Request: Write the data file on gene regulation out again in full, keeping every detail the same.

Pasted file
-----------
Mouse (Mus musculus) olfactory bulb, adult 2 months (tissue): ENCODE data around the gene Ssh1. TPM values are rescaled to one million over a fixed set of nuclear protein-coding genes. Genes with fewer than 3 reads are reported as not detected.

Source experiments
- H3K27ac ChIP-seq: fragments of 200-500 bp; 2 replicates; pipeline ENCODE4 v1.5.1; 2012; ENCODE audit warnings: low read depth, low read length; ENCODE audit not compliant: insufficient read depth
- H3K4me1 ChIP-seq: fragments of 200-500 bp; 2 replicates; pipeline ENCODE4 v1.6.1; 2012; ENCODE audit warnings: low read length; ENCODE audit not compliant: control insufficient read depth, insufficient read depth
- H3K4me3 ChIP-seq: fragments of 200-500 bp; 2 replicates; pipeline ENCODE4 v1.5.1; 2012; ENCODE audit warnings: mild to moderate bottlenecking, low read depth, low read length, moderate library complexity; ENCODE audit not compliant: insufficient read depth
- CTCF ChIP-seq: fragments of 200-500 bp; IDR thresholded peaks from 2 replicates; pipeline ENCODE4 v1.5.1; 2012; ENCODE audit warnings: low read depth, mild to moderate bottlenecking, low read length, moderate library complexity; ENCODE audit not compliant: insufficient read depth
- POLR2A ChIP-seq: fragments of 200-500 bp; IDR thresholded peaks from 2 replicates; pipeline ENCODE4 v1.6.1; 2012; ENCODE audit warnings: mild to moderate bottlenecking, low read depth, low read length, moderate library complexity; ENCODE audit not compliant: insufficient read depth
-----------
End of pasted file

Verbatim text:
Mouse (Mus musculus) olfactory bulb, adult 2 months (tissue): ENCODE data around the gene Ssh1. TPM values are rescaled to one million over a fixed set of nuclear protein-coding genes. Genes with fewer than 3 reads are reported as not detected.

Source experiments
- H3K27ac ChIP-seq: fragments of 200-500 bp; 2 replicates; pipeline ENCODE4 v1.5.1; 2012; ENCODE audit warnings: low read depth, low read length; ENCODE audit not compliant: insufficient read depth
- H3K4me1 ChIP-seq: fragments of 200-500 bp; 2 replicates; pipeline ENCODE4 v1.6.1; 2012; ENCODE audit warnings: low read length; ENCODE audit not compliant: control insufficient read depth, insufficient read depth
- H3K4me3 ChIP-seq: fragments of 200-500 bp; 2 replicates; pipeline ENCODE4 v1.5.1; 2012; ENCODE audit warnings: mild to moderate bottlenecking, low read depth, low read length, moderate library complexity; ENCODE audit not compliant: insufficient read depth
- CTCF ChIP-seq: fragments of 200-500 bp; IDR thresholded peaks from 2 replicates; pipeline ENCODE4 v1.5.1; 2012; ENCODE audit warnings: low read depth, mild to moderate bottlenecking, low read length, moderate library complexity; ENCODE audit not compliant: insufficient read depth
- POLR2A ChIP-seq: fragments of 200-500 bp; IDR thresholded peaks from 2 replicates; pipeline ENCODE4 v1.6.1; 2012; ENCODE audit warnings: mild to moderate bottlenecking, low read depth, low read length, moderate library complexity; ENCODE audit not compliant: insufficient read depth